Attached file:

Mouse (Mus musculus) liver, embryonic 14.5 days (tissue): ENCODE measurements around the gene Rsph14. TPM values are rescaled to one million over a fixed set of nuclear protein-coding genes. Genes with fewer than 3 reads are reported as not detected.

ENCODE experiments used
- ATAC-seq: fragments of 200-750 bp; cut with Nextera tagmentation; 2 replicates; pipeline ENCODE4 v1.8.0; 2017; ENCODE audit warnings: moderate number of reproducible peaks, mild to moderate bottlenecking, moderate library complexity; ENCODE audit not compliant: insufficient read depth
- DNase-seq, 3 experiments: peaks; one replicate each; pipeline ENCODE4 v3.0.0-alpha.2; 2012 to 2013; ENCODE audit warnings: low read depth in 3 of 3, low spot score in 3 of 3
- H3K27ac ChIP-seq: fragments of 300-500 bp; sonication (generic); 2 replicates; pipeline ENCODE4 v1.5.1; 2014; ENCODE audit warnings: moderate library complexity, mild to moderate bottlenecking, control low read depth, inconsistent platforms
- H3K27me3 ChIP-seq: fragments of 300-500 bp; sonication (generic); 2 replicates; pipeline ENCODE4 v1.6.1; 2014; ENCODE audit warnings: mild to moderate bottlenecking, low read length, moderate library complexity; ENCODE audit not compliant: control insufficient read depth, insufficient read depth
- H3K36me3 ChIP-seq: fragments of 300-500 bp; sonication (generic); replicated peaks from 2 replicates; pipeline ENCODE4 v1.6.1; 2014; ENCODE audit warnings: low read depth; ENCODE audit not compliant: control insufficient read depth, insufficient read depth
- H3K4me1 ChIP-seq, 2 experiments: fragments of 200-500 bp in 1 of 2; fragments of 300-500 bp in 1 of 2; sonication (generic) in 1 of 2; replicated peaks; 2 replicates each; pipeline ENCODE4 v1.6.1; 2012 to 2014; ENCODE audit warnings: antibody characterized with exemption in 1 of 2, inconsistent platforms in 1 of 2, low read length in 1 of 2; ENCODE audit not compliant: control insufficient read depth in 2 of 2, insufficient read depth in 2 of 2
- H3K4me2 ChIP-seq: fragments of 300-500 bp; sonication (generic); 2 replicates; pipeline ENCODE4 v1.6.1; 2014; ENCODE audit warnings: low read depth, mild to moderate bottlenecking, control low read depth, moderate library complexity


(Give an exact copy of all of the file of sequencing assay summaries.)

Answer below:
Mouse (Mus musculus) liver, embryonic 14.5 days (tissue): ENCODE measurements around the gene Rsph14. TPM values are rescaled to one million over a fixed set of nuclear protein-coding genes. Genes with fewer than 3 reads are reported as not detected.

ENCODE experiments used
- ATAC-seq: fragments of 200-750 bp; cut with Nextera tagmentation; 2 replicates; pipeline ENCODE4 v1.8.0; 2017; ENCODE audit warnings: moderate number of reproducible peaks, mild to moderate bottlenecking, moderate library complexity; ENCODE audit not compliant: insufficient read depth
- DNase-seq, 3 experiments: peaks; one replicate each; pipeline ENCODE4 v3.0.0-alpha.2; 2012 to 2013; ENCODE audit warnings: low read depth in 3 of 3, low spot score in 3 of 3
- H3K27ac ChIP-seq: fragments of 300-500 bp; sonication (generic); 2 replicates; pipeline ENCODE4 v1.5.1; 2014; ENCODE audit warnings: moderate library complexity, mild to moderate bottlenecking, control low read depth, inconsistent platforms
- H3K27me3 ChIP-seq: fragments of 300-500 bp; sonication (generic); 2 replicates; pipeline ENCODE4 v1.6.1; 2014; ENCODE audit warnings: mild to moderate bottlenecking, low read length, moderate library complexity; ENCODE audit not compliant: control insufficient read depth, insufficient read depth
- H3K36me3 ChIP-seq: fragments of 300-500 bp; sonication (generic); replicated peaks from 2 replicates; pipeline ENCODE4 v1.6.1; 2014; ENCODE audit warnings: low read depth; ENCODE audit not compliant: control insufficient read depth, insufficient read depth
- H3K4me1 ChIP-seq, 2 experiments: fragments of 200-500 bp in 1 of 2; fragments of 300-500 bp in 1 of 2; sonication (generic) in 1 of 2; replicated peaks; 2 replicates each; pipeline ENCODE4 v1.6.1; 2012 to 2014; ENCODE audit warnings: antibody characterized with exemption in 1 of 2, inconsistent platforms in 1 of 2, low read length in 1 of 2; ENCODE audit not compliant: control insufficient read depth in 2 of 2, insufficient read depth in 2 of 2
- H3K4me2 ChIP-seq: fragments of 300-500 bp; sonication (generic); 2 replicates; pipeline ENCODE4 v1.6.1; 2014; ENCODE audit warnings: low read depth, mild to moderate bottlenecking, control low read depth, moderate library complexity